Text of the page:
Heliophysics Division Corner
Understand the Sun and its effects on the Earth and the Solar System
We live in an exciting environment: the heliosphere, the exotic outer atmosphere of a star. The space beyond Earth's protective atmospheric cocoon is highly variable and far from benign. It is the one part of the cosmos accessible to direct scientific investigation, our only hands-on astrophysical laboratory. Our technological society is increasingly susceptible to space weather disturbances in this curious region. A host of interconnected physical processes, strongly influenced by solar variability, affect the health and safety of travelers in space and the habitability of alien environments. We call this new system science 'Heliophysics.' It stands for: Exploration of the Sun, its effects on Earth and the planets of the Solar System, and the space environmental conditions and their evolution.
Building on NASA's rich history of exploration of the Earth's neighborhood and distant planetary systems, we are poised to develop the quantitative knowledge needed to help assure the safety of the new generation of human and robotic explorers. The Heliophysics Program has been completely reevaluated to address the needs of the Vision for Space Exploration.
NASA's future research and exploration within its Heliophysics program aims to "explore the Sun-Earth system to understand the Sun and its effects on Earth, the solar system, and the space environmental conditions that will be experienced by explorers, and to demonstrate technologies that can improve future operational systems." We have unfolded this articulated strategic goal into the three broad science and exploration objectives:
- Open the Frontier to Space Environment Prediction: Understand the fundamental physical processes of the space environment from the Sun to Earth, to other planets, and beyond to the interstellar medium;
- Understand the Nature of Our Home in Space: Understand how human society, technological systems, and the habitability of planets are affected by solar variability and planetary magnetic fields; and,
- Safeguard the Journey of Exploration: Maximize the safety and productivity of human and robotic explorers by enabling the capability to predict the extreme and dynamic conditions in space.
These will be accomplished by studying the Sun, the heliosphere, and planetary environments as elements of a single interconnected system, one that contains dynamic space weather and evolves in response to solar, planetary and interstellar conditions. Such an understanding represents not just a grand intellectual accomplishment for our times - it also provides knowledge and predictive capabilities essential to future utilization and exploration of space. Herein, we describe current plans for NASA's research programs in this area and the guiding principles we will follow in pursuit of the forthcoming exploration challenges.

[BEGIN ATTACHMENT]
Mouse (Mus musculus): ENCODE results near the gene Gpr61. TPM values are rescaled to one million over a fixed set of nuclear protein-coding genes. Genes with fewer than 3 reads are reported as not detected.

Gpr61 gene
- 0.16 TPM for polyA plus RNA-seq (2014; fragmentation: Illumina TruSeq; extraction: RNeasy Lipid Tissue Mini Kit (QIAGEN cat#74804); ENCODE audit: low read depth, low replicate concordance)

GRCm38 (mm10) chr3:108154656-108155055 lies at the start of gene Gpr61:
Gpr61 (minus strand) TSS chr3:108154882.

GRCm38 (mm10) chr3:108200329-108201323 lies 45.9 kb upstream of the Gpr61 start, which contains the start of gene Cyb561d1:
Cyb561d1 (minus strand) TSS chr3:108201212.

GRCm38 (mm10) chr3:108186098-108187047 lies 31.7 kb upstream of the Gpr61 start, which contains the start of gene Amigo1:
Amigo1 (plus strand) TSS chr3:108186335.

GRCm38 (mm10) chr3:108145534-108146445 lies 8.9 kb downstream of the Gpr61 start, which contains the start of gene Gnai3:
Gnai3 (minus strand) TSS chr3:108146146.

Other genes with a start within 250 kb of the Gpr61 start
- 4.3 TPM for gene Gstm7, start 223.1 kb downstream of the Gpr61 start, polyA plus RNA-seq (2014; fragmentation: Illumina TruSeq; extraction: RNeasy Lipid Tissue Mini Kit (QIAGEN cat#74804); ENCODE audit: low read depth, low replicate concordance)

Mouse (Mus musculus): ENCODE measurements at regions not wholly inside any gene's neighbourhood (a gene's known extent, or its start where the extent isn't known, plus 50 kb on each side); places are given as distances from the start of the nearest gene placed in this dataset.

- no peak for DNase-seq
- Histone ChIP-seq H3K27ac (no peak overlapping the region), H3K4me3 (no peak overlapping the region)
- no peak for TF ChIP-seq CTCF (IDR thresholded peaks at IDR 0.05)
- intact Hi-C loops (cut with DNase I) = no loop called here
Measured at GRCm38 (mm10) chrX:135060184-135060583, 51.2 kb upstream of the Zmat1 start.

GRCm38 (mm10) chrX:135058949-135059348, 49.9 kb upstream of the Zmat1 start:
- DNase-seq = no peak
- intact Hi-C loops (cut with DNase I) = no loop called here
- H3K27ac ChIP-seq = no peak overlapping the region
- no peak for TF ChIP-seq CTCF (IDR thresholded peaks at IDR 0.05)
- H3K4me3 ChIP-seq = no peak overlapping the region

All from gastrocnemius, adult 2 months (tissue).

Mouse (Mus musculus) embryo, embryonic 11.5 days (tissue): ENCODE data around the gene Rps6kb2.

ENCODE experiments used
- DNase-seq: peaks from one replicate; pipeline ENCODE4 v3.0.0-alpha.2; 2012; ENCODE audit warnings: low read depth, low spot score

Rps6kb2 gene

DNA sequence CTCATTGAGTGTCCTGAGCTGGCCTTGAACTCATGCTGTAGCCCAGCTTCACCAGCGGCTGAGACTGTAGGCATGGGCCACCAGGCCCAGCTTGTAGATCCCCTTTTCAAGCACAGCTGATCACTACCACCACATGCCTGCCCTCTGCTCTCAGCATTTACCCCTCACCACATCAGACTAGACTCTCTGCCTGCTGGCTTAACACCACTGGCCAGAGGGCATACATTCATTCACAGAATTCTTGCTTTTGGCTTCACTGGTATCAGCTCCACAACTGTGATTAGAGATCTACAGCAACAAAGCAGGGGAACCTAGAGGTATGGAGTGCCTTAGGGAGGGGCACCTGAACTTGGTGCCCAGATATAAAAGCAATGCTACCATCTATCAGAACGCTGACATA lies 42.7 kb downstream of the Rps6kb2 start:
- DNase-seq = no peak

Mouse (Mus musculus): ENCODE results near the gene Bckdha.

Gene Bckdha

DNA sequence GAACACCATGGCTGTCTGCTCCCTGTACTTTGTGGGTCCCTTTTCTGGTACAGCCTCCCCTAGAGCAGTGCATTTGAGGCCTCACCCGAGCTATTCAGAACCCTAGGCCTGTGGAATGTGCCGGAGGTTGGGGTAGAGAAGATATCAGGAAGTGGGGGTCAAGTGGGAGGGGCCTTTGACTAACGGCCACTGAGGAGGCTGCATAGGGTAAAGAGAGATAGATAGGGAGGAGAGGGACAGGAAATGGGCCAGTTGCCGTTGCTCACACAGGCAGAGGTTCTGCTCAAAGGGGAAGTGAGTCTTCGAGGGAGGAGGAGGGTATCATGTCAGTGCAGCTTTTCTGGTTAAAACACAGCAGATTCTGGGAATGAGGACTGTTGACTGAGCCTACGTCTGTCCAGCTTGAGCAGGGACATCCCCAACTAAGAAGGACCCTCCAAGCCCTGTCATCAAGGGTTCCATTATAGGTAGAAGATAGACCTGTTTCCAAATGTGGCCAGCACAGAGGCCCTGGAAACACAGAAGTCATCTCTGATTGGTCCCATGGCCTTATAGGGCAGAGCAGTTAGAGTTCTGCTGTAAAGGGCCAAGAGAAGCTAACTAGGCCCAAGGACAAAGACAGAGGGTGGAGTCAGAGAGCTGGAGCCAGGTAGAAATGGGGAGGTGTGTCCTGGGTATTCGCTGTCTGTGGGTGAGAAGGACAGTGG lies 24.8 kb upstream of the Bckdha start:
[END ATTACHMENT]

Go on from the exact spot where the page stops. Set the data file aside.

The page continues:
|Research Objectives||Specific Research Focus Areas|
|Open the Frontier to Space Environment Prediction:|
Understand the fundamental physical processes of the space environment from the Sun to Earth, to other planets, and beyond to the interstellar medium
|Understand the Nature of Our Home in Space:|
Understand how human society, technological systems, and the habitability of planets are affected by solar variability and planetary magnetic fields
|Safeguard the Journey of Exploration:|
Maximize the safety and productivity of human and robotic explorers by developing the capability to predict the extreme and dynamic conditions in space
Identifying High-Priority Heliophysics Science. The intersecting ovals illustrate the intersection of three categories of science: scientific understanding that is enabled by exploration, science that transforms our knowledge, and science that informs and so enables exploration. At the intersection is the 'sweet spot' where the highest priority Heliophysics missions, represented by their acronyms, lie.
Scientific Theory, Modeling, Research and Analysis
Heliophysics science objectives are achieved through the efforts of a distributed scientific and technical workforce that envisions and develops the missions, and then applies the results from those missions for the benefit of society. Over the past decade and more, physics-based modeling has played an increasingly important role both in defining the missions and in interpreting the observations. It is anticipated that within three years vast arrays of datasets will be available for real-time assimilation into predictive models. Working with universities, other government facilities, and industrial labs, individual and group theory, modeling, and research and analysis efforts are identified through three competitive programs:
- The Supporting Research and Technology (SR&T) program comprises an ever-evolving suite of individual PI-proposed investigations that cover the complete range of science disciplines and techniques essential to achieve the Heliophysics Division objectives;
- The Theory Program supports larger PI-proposed team efforts that require a critical mass of expertise in order to make significant progress in understanding complex physical processes with broad importance, such as magnetic reconnection or particle acceleration; and,